A New Angle in M&A E-Commerce

A New Angle in M&A E-Commerce

Photo Antoine PERUSAT

In this article, Antoine PERUSAT (ESSEC Business School, Global Bachelor of Business Administration, 2019-2023) shares his working experience as an M&A Analyst at a start-Up.

The Company

Last summer, I worked for two months in London at a company specializing in Venture Capital (VC) of digital assets in the e-commerce market. The company was headed by financial specialists coming from a range of backgrounds such as hedge funds and investment banks. Yet, there were also many on-board programmers with expertise in finance because of prior experience in areas such as algorithmic trading.
The company had recently acquired a hunting website for $1 million. After considering the slim margins attributed to affiliate schemes in which we provided this website’s online traffic on a commission basis, we decided to start backlinking the website to a drop shipping website which provided arms accessories at ‘cheap’ prices. For instance, we would write posts on the website we acquired, and their active audience would read articles with titles such as “top 10 scopes for hunting”, and 5 of those 10 would be linked to our drop shipping platform (GGD).

As explained above, the first item on display is one of the products in the drop shipping range. Whilst the other is a classic item on amazon in order to retain the image of a ‘fair’ appraiser of products.

Figure 1 – The website promoting its drop shipping range.

Company website snapshot

Source: The Company

My Job as an M&A Analyst

My main job within this startup was to do the financial appraisal and forecasting of the potential of this new drop shipping venture. Obviously the first hindrance was that there were barely any historic data (17 days of data) and prior budgets to leverage in the forecasting.

I shadowed a former PwC Vice President specialized in M&A and I learnt a lot from the ‘learning by doing’ process which is concurrently one of ESSEC’s main values. The forecast and model provided the board of investors with an overview of our cash-generating projects.

All these figures are based on inputs that were placed into the forecasts.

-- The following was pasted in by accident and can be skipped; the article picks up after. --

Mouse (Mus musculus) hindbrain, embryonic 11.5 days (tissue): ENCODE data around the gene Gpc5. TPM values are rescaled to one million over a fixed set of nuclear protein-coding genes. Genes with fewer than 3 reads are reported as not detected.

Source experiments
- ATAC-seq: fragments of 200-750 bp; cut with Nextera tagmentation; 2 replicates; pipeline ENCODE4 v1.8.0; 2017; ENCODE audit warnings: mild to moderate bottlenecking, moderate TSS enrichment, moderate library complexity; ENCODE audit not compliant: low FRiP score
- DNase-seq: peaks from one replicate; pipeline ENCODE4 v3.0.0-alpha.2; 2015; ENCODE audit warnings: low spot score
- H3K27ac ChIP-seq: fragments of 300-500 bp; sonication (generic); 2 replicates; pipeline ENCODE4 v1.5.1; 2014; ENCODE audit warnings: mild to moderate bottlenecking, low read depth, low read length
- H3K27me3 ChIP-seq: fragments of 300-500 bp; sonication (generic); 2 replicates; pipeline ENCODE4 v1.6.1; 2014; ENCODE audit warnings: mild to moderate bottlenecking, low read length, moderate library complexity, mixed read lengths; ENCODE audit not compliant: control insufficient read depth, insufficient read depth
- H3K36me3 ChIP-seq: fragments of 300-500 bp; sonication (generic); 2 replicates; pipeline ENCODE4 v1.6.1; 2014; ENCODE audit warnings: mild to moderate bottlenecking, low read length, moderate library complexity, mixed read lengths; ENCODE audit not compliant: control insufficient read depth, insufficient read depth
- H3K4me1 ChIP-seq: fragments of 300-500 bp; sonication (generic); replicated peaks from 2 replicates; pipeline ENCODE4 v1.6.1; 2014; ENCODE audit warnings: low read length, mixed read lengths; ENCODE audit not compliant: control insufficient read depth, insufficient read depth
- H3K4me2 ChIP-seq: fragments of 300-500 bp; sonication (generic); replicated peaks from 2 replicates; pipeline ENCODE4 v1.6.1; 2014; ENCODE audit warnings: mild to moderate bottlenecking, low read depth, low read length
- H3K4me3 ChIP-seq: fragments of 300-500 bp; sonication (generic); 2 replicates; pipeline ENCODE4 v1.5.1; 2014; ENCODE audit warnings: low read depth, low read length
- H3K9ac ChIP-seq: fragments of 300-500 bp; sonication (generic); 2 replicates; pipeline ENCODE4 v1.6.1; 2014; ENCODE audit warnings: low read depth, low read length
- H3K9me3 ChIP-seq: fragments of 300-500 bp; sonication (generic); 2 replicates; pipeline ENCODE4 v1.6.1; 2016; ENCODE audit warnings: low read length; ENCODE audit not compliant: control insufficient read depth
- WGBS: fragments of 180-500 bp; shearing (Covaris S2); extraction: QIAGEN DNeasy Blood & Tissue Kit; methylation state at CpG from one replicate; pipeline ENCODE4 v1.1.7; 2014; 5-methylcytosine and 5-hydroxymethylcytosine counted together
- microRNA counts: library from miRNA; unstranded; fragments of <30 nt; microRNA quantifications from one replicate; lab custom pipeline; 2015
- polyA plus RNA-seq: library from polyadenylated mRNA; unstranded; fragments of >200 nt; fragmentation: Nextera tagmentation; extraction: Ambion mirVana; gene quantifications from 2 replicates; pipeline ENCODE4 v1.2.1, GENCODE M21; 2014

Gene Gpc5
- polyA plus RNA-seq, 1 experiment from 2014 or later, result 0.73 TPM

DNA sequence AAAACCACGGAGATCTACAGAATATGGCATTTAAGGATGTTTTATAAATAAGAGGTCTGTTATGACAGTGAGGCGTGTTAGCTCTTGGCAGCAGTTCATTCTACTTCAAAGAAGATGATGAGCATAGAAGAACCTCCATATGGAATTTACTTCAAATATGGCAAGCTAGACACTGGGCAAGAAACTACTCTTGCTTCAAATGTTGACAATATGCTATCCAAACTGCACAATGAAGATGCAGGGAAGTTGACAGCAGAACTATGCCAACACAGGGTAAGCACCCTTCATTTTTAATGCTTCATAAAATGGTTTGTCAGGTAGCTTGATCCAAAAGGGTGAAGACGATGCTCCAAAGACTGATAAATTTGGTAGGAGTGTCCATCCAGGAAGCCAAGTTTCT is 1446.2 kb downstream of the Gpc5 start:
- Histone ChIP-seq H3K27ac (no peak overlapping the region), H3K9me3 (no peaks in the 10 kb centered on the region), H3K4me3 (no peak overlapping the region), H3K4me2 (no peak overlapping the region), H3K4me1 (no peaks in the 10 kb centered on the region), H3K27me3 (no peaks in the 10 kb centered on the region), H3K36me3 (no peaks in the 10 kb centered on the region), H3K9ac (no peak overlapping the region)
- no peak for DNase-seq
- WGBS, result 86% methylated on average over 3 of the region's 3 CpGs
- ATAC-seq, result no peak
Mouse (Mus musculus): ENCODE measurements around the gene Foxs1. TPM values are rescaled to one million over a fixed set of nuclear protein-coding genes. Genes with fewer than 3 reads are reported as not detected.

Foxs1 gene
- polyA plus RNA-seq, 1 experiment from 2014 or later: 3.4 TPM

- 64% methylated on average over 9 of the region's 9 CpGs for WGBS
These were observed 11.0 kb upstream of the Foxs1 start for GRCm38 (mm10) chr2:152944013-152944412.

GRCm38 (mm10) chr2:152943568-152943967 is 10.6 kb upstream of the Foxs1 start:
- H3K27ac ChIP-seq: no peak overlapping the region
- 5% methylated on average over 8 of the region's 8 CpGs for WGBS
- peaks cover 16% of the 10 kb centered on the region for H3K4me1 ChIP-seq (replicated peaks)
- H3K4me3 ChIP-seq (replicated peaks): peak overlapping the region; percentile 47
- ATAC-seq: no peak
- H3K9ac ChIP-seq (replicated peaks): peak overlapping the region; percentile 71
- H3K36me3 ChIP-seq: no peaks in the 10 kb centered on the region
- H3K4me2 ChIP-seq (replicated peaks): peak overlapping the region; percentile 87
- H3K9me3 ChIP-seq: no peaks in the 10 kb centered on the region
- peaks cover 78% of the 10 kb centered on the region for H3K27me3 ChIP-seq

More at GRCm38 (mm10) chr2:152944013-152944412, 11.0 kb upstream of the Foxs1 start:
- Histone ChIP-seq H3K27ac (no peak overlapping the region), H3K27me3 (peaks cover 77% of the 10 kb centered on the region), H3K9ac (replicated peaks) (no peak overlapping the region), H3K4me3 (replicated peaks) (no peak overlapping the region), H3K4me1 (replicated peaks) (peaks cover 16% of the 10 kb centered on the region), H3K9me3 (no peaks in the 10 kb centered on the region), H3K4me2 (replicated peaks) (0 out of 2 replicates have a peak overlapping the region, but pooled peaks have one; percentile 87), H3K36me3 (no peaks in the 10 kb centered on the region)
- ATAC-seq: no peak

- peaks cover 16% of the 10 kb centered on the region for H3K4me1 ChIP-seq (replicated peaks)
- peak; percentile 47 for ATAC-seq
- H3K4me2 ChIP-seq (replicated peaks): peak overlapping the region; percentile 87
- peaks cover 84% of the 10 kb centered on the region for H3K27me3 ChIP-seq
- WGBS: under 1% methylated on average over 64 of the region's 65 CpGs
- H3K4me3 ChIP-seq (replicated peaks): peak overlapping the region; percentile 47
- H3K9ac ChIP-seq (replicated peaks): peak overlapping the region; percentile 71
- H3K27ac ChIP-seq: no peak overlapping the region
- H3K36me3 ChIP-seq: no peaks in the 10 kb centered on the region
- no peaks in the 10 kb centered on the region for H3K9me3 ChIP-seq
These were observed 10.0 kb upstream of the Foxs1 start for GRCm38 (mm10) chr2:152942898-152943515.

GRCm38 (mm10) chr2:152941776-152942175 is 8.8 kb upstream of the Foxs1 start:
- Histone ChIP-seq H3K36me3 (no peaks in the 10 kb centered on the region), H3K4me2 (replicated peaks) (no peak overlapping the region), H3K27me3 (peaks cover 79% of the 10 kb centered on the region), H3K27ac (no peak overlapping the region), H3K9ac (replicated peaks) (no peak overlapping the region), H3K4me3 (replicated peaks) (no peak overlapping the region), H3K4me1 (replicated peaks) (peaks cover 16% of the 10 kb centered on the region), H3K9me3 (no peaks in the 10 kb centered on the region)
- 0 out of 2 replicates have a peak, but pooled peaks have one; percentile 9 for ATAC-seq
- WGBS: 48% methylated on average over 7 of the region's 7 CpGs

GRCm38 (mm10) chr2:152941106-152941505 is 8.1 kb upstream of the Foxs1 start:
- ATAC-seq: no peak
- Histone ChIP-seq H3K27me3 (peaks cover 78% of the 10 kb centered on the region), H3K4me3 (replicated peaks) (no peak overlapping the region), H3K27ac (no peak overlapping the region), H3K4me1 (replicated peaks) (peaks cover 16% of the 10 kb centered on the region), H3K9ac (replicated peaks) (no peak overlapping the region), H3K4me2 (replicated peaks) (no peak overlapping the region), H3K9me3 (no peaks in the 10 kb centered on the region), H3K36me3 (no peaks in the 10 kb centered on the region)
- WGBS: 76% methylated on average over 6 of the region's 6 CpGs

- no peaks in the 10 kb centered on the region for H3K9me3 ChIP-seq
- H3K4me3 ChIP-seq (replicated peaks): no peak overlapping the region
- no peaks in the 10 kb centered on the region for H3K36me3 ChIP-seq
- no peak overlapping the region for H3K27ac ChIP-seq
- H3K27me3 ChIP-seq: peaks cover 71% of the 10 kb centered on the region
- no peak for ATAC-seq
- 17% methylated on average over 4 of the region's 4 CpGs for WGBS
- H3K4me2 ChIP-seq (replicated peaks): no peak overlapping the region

Figure 2 – Forecasts based on 17-day data input values.

GGD Forecasts

Source: GGD Forecasts

My work

The surrounding macro-variables are instrumental to the success of this project because these products are manufactured in China and shipped all the way to the U.S. I drew up a detailed PESTEL specific to arms and its accessories. I chose to make it as detailed as possible by also applying a base scenario, an upside scenario and a downside scenario to the P&Ls which would forecast the next 24 months. I used color coding which is a simple but instrumental and valuable method to present data in a tidy manner: assumptions in blue, hard coded input in blue, drivers in green and formulae in black. Other simplifiers include shortcuts and skills such as not using the mouse. The P&L’s all had to follow the traditional accounting format so that any financial analyst could quickly skim over it without issue. Although it was mainly for the board of investors, they could check back to the detailed sheet if they had further questions.

Figure 3 – Detailed Forecasts (Inputs).

GGD detailed forecasts

Source: GGD Forecasts

This kind of complexity is great if you are willing to put a few hours into studying the forecasts at great length.

Figure 4 – P&L (Upside).

GGD PL

Source: GGD Forecasts

However, this is much faster and simpler. The element of choice is what the investor wants.